One does not simply whelp oneself. For one thing, it’s hard to know exactly what whelping means, because it is both a noun (a pup) and a verb (to produce a pup), and for another I was not even really a pup, as it might be understood relative to a human life-span, when our host GC noticed what an unpleasantly persistent comment section presence I was and offered me a chance to write on the site. I was not quite a whelp, and more a late-gestating dude with a lot of problems who’d found a website he liked; GC did not quite whelp me so much as he gave me a login, which I repeatedly forgot. But it was the start of my life as someone who makes a living by being wrong, strenuously and often at length, about sports. Whatever happened, however it happened, I wound up well and truly whelped. And, at the risk of belaboring the point about how good and cool I am, I never forgot what made me: being wrong as hell about pretty much everything.
It’s not fair to say that the CSTBracket is a tribute to that, although being wrong about our predictions is the one thing that every CSTBracket participant has in common with every other. Mostly it was just a thing I liked doing—being wrong, but also picking a super-shitty NCAA Tournament bracket—and which GC let me do when I asked if he would let me do it, a little over ten years ago. That is a long time to keep doing anything, especially if that thing is Overestimating Purdue Literally Every Single Year For Some Reason. But, as it happens, it is not actually that much work to set up a NCAA Tournament bracket on Yahoo Sports. For instance, I was able to do it myself in just a couple minutes. Click here and you’ll find the group; enter “cstb” as your password, without the quotes, and you will gain entry. None of this is difficult. I already knew this.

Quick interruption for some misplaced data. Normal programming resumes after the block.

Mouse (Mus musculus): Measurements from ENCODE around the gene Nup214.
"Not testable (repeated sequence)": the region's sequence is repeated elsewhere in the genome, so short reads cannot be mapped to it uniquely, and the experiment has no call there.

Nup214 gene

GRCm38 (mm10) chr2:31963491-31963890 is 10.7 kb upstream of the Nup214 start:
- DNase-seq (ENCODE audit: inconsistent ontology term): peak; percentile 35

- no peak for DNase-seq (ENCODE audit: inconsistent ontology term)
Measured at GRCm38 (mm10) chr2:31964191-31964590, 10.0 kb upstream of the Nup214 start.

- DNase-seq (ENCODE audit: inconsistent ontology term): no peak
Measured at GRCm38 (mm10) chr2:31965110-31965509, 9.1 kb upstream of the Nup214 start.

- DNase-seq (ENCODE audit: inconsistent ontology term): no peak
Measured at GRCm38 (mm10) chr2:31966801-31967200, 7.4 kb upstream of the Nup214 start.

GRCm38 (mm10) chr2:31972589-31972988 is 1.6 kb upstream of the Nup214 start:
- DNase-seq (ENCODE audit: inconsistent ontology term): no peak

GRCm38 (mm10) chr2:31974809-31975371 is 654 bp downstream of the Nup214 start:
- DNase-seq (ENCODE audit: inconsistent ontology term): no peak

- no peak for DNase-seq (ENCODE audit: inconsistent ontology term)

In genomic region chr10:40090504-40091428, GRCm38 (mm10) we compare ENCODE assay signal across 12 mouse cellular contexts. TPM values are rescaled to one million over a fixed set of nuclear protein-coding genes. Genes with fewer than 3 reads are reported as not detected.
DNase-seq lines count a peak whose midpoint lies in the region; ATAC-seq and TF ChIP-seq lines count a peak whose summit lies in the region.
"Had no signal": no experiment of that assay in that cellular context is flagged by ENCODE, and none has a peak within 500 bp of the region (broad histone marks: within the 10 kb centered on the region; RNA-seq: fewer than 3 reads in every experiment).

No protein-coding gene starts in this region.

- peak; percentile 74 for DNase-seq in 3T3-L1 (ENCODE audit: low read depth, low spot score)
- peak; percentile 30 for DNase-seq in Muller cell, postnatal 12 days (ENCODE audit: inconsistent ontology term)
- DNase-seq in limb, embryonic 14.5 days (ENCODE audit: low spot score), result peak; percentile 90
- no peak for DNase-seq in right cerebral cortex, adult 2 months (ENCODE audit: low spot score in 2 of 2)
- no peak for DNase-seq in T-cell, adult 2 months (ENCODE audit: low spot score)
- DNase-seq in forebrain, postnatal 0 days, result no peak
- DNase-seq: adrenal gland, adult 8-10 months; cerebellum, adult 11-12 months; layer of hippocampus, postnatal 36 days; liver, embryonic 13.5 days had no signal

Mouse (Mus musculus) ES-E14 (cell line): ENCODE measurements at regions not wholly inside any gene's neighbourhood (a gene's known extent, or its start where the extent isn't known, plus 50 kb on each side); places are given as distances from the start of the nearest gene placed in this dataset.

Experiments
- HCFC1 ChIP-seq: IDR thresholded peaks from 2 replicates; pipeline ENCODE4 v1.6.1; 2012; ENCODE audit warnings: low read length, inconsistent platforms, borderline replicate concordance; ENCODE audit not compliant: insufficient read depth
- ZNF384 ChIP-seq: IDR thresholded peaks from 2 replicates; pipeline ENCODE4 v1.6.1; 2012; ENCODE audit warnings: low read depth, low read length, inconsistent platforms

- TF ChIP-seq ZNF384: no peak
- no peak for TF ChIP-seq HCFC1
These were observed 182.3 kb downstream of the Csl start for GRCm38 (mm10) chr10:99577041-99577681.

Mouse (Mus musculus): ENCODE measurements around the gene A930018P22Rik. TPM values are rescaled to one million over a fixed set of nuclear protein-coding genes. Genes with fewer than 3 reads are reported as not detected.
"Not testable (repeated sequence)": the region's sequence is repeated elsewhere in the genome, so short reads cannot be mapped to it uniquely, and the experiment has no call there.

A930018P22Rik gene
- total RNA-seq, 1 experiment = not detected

The difficult part, as always, as is not being wrong about too many games. It’s difficult because college basketball is insane, at least when it’s working properly, and because being surprised is the whole point of it. The idea is to be wrong. The idea of the CSTBracket was always to be wrong together. Whichever one of us winds up being least wrong will luck into some prize pack of GC’s choosing—last year it was some good stuff from 12XU and a saucy autographed photo of Marcus Fizer. This year, we might as well presume that there’s a Wally Szczerbiak bathing suit photo involved. Honestly, if you’re thinking about what you might win, you’ve already lost. Getting things right is not what this is about, or has ever been about.
It’s about getting shit wrong, gambling and losing, overthinking it or leaning too hard into what is not in fact a load-bearing hunch. That’s the point. That’s always been the point. Get the people together. Fuck it all up, get it all wrong. Do it again next year. This has always been what it’s about; it’s never really made sense as anything else. It is a privilege to be this wrong. It is an honor, always, to exercise it.